Spurge is a fast-growing, invasive weed that can quickly become a problem if not treated.
Found throughout the United States, spurge thrives in sunny, warm weather and is often found in areas of sparse or thin grass and in clay, gravel, and sandy soil. The weed is a summer annual, meaning it will grow, flower, and die in the warm weather of the summer when soil temperatures are above 60 degrees.
While there are several species of spurge found throughout the country, including spotted or prostrate spurge, creeping spurge, petty spurge, and nodding spurge, the treatment for all spurge species is the same. By being proactive and taking necessary steps as soon as you spot spurge in your lawn, you can control the weed and prevent a large infestation.
If you already have spurge in your lawn, a post-emergent herbicide treatment is the best option to control the weed.
Choose a selective post-emergent labeled for spurge, then mix with water in a backpack or hand pump sprayer according to the measurements listed on the product label.
Shake the sprayer to thoroughly combine the herbicide with water, then spray the weeds with your mixture. Be sure to wear personal protective equipment including gloves, shoes, and pants when applying.
A selective herbicide will only damage the spurge. However, make sure that any herbicide you use is labeled for your grass type to avoid damaging your turf.
It may take several post-emergent herbicide treatments to fully control the weed as more mature weeds are harder to kill. Spraying weeds once they are first sighted is your best bet for quick control as young weeds die more easily.
If you only see one or two weeds in your lawn or simply missed a few spots in your lawn with your herbicide treatment, you can pull the weeds by hand. Use a rake, hoe, or shovel to pull the weed and be sure to dig far enough into the earth to pull the main root or taproot that the weed stems grow from. Do not leave parts of the weed on the ground as new weeds can form. Instead, dispose of the pulled weeds in compostable bags.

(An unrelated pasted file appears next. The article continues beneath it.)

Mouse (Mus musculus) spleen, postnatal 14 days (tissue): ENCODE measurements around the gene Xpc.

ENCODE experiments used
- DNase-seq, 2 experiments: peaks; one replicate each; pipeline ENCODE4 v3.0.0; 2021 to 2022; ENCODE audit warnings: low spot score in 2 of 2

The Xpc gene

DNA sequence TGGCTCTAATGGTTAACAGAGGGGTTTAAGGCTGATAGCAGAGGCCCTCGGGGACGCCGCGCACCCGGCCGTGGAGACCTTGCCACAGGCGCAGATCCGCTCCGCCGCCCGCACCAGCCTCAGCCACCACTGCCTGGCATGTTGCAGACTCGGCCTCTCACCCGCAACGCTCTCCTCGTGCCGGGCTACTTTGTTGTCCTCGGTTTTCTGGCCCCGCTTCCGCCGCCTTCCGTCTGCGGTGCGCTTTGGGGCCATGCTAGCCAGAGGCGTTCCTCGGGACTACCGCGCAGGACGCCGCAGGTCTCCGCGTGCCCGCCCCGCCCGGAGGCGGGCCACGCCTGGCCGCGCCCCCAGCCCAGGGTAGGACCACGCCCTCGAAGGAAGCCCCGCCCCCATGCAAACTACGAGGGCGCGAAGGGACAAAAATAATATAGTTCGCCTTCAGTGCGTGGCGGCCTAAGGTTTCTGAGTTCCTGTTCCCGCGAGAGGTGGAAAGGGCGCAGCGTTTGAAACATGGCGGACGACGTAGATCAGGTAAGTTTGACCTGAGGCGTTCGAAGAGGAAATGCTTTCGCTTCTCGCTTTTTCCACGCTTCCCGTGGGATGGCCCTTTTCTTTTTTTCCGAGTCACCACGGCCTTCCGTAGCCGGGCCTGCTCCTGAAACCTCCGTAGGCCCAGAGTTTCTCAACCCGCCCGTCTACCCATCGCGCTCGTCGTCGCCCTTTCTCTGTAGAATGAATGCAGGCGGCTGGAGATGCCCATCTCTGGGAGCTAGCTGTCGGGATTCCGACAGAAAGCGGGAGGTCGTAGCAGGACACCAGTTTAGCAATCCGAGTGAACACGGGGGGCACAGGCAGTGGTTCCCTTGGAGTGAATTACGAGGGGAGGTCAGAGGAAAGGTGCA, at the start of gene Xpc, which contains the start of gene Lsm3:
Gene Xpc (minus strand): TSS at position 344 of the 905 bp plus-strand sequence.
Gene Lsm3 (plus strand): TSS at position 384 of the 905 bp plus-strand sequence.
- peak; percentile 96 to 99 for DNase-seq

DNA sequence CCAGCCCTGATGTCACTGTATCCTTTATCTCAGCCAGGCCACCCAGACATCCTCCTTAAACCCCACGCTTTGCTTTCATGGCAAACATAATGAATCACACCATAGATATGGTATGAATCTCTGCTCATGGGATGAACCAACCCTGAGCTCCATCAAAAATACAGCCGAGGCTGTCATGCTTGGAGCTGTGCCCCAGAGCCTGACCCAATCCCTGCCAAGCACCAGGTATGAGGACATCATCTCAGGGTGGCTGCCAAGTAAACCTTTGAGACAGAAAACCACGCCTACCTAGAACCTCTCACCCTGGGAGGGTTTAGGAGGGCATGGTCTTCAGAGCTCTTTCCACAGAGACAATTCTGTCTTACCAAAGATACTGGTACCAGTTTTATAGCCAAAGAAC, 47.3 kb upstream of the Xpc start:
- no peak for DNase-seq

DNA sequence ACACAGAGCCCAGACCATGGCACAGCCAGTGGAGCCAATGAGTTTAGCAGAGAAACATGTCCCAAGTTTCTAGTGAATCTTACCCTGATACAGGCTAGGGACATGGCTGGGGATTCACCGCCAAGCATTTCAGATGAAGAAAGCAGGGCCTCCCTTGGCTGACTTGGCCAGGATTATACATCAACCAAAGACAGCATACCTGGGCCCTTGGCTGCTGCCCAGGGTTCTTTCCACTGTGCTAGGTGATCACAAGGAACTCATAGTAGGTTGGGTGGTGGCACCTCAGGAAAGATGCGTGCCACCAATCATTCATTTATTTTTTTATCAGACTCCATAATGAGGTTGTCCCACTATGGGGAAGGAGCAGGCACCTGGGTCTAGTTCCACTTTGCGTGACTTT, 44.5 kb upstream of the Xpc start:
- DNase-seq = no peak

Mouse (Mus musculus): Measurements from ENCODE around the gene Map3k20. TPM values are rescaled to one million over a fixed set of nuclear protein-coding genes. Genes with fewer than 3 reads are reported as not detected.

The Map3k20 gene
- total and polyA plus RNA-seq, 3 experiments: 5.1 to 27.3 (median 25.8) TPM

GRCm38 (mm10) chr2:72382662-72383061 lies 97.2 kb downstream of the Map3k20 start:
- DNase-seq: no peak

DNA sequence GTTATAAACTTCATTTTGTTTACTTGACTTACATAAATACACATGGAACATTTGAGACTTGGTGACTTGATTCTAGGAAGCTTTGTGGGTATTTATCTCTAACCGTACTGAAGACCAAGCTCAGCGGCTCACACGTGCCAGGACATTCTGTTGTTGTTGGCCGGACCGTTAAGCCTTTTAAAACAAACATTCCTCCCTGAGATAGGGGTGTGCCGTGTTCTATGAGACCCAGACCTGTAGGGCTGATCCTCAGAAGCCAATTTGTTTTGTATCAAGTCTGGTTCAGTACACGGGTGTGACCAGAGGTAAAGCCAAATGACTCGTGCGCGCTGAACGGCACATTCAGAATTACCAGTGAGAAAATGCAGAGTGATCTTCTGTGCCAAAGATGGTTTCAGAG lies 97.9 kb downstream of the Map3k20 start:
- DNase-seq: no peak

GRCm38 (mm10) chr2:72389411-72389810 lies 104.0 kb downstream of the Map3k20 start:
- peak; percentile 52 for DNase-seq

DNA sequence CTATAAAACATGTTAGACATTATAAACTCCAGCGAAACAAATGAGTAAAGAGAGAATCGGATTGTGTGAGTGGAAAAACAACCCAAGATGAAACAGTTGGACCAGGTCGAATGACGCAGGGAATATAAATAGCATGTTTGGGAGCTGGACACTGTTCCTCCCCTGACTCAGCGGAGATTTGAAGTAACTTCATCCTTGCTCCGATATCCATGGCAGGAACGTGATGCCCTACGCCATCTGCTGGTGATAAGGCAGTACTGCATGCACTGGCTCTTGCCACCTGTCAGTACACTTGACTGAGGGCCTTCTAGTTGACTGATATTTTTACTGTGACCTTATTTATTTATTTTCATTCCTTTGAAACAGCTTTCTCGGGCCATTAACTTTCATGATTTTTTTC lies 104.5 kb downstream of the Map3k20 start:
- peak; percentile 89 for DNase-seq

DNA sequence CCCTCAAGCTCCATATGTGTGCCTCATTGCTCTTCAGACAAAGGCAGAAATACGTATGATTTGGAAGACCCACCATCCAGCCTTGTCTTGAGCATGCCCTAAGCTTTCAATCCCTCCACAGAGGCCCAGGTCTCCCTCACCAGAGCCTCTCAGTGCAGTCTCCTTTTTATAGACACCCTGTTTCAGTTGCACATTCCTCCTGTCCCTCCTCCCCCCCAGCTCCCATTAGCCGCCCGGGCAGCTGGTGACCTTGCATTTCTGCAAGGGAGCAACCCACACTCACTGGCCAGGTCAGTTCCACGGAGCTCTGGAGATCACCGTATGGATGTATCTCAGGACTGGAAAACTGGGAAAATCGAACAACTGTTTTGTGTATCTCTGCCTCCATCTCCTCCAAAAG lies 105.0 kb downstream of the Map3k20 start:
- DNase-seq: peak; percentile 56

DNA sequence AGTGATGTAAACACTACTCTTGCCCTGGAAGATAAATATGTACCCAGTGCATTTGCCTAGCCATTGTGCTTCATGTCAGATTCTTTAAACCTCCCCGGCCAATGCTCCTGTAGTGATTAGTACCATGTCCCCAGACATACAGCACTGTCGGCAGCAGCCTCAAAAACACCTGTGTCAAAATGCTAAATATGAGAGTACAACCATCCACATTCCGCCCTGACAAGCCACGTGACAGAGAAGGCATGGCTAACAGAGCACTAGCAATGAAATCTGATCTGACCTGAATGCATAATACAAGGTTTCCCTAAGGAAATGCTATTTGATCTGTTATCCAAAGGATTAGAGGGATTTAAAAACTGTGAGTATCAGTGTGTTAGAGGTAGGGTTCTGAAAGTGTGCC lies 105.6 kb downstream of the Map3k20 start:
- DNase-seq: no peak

Wear gloves and protective goggles when weeding as spurge produces a white sap that can irritate the skin and eyes when stems are broken.
If you have had spurge on your property before, planning a pre-emergent herbicide treatment will save you the hassle of having to kill or pull weeds during the summer.
Pre-emergent herbicides prevent weeds from germinating above ground and many cover multiple weed varieties, not just spurge. Apply your pre-emergent treatment just before soil temperatures reach 55 degrees in the spring.
Pre-emergent treatments can be applied to an entire lawn. A temporary marking dye may be used to help determine where the product has already been sprayed to avoid missing spots.
Be sure to follow the mixing and reapplication instructions on any herbicides used to treat for spurge.
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